When you're planning any kind of home remodeling project, you should include the process of securing a building permit into your project plans. The process of pulling a permit isn't just for professional contractors. Homeowners benefit from pulling business permits, too. The process includes home inspections that can help reveal substandard or unsafe construction methods, faulty materials or processes and other errors that can result in exorbitant costs if not uncovered and addressed quickly.
The Purpose of Building Permits
In most U.S. municipalities, code enforcement departments mandate the issuance of building permits before many kinds of remodeling and construction projects can begin. The permit issuance procedures serve a few purposes.
First of all, the building permit process lets the city's professional building inspectors know of a new construction project in their jurisdiction. The building inspector assigned to the project can then more easily keep track of the project and ensure it complies with local ordinances and regulations. This improves safety and property values in the jurisdiction.
Secondly, the fees from permits are often a big part of the local government's revenues. The fees can then go towards salaries, programs and enforcement actions to help improve life for the residents of the municipality.
When a Building Permit is Required
If your project is purely cosmetic, you probably won't need a building permit to proceed. This would include such surface upgrades as new paint, new shelving units or a new light fixture.
However, if your project requires any adjustment of the footprint of the room in question or involves changes to the home's infrastructure systems (i.e., plumbing, heating or electrical), you'll probably need to go through the permitting process.
If your project requires the supervision of a licensed contractor, that person will be responsible for pulling any necessary permits. If you're doing the work yourself, you'll need to take care of this yourself. In either case, the ultimate responsibility for complying with permitting requirements usually rests solely with the homeowner.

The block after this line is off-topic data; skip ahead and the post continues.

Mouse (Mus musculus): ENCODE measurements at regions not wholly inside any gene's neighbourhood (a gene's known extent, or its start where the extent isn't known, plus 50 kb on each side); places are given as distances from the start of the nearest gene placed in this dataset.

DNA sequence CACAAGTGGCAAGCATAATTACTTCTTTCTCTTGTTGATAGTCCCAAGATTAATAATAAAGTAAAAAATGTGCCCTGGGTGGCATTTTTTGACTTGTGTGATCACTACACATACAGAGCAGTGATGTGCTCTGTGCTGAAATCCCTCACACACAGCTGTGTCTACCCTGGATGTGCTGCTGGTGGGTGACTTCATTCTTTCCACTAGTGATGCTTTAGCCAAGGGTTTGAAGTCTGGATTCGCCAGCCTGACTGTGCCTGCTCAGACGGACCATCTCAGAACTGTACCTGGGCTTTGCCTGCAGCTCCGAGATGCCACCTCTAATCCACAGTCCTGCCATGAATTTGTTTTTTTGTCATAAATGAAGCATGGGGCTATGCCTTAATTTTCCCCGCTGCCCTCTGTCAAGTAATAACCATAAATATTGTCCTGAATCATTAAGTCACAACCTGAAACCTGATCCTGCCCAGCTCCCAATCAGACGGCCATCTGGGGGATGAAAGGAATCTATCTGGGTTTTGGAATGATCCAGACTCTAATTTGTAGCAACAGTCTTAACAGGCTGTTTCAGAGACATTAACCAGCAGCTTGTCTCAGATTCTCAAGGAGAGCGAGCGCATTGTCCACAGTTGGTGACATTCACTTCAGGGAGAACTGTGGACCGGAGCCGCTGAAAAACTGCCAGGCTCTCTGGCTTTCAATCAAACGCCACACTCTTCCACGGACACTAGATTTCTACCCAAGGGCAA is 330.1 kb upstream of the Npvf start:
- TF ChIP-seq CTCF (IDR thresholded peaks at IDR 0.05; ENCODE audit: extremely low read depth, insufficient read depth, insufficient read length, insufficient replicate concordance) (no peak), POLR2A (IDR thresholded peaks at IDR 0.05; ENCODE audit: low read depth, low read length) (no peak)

Some common home improvement projects that may require permitting include:
- Tearing down or constructing new walls
- Conversion of a room from one use to another (i.e., a garage to a bedroom)
- Installing a new roof
- Adding a deck
Small projects such as driveway repaving, painting and staining an existing deck probably won't require you to pull a building permit. However, other regulations and local ordinances may apply to the project, so it's always a good idea to verify compliance with your local code enforcement office.
Building Permit Fees
The exact cost for pulling a building permit in your jurisdiction depends on the size and complexity of your project and will vary (sometimes wildly) from city to city. On average, building permit fees can range from a few hundred to a few thousand dollars, according to HomeAdvisor.
If your project involves work on existing or new connections to city utilities, such as water or electricity, the fees may be higher, but may also be dependent on how much work is actually performed. Additionally, the more complex and lengthy the work process, the larger the fee may be.
The Application Process and Estimated Timeline
The process of applying for a building permit will vary from town to town but generally follows these steps:
- Fill out an application for a building permit
- Create and submit a site plan (may require the assistance of a licensed architect or general contractor)
- Obtain review by code enforcement staff (may take place in person for small projects but usually requires several days for approval)
- Obtain the physical permit prior to beginning work
- Arrange for on-site inspections at various intervals from city inspectors
- After project completion, get the final approval from inspectors
How long the approval and permitting process takes will depend on the scope and size of your project and the size of the jurisdiction in question. Busier offices for cities in the middle of a construction boom can take weeks to work their way through a major permit approval. Smaller offices with small projects can sometimes take care of the preliminary process on a same-day basis.
Be aware that your permit will generally come with an expiration date. You'll need to ensure the work is completed within that time period. Alternatively, you may be allowed to apply for an extension.
Many municipalities provide online access to building permit records, while some smaller towns and villages may require a trip to city hall.
What You’ll Need to Apply
You'll likely need to provide some basic information about your property and your project to apply for your permit successfully. This information will typically include:
- Your name, address and other contact information
- Your property's address (and sometimes a tax map number)
- Names, contact information and license numbers for contractors and their major subcontractors, if any
- A description of the project and scope of intended work
- Budget and costs projections